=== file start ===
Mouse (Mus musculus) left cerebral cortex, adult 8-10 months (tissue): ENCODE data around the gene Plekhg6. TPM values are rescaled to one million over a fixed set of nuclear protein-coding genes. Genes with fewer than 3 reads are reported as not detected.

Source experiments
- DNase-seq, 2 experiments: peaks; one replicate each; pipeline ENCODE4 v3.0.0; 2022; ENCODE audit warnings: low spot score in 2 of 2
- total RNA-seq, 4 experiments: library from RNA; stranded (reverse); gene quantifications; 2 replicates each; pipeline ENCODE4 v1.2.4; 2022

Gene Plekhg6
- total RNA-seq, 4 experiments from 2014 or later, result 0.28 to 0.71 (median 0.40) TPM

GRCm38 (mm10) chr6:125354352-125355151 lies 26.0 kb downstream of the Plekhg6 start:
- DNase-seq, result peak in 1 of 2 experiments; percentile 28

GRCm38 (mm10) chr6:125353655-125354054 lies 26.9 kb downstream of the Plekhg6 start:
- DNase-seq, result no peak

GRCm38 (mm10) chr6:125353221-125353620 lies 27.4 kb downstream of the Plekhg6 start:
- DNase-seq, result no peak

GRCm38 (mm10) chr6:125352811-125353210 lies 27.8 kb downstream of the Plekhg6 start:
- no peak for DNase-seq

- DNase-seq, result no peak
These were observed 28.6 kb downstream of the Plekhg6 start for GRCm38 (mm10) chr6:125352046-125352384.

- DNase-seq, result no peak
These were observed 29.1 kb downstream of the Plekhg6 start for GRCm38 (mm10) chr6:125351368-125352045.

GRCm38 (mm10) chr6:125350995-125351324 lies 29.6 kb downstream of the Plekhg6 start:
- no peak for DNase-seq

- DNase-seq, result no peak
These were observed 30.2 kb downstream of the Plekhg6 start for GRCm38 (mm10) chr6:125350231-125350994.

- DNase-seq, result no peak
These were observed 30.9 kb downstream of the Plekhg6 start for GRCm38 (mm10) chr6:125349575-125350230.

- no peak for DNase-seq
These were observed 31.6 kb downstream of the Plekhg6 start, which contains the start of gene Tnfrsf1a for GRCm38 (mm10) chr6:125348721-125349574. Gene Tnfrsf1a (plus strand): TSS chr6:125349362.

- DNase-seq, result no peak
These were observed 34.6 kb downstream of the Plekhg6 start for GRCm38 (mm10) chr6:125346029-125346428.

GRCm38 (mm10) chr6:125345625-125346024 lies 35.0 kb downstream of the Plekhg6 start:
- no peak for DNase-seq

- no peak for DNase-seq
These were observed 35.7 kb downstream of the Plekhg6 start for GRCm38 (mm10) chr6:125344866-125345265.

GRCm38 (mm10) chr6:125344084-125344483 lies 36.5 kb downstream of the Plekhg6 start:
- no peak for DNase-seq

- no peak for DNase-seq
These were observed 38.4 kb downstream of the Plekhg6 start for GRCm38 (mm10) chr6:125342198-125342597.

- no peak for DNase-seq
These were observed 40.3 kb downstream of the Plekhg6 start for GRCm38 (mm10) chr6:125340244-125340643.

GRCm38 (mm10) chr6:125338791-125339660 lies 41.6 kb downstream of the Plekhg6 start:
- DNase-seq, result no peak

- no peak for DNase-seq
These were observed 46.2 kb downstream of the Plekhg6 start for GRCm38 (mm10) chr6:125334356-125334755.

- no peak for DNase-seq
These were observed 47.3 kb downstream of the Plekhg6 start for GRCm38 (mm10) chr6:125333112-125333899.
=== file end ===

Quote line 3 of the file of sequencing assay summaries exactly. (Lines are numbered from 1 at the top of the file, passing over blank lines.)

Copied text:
- DNase-seq, 2 experiments: peaks; one replicate each; pipeline ENCODE4 v3.0.0; 2022; ENCODE audit warnings: low spot score in 2 of 2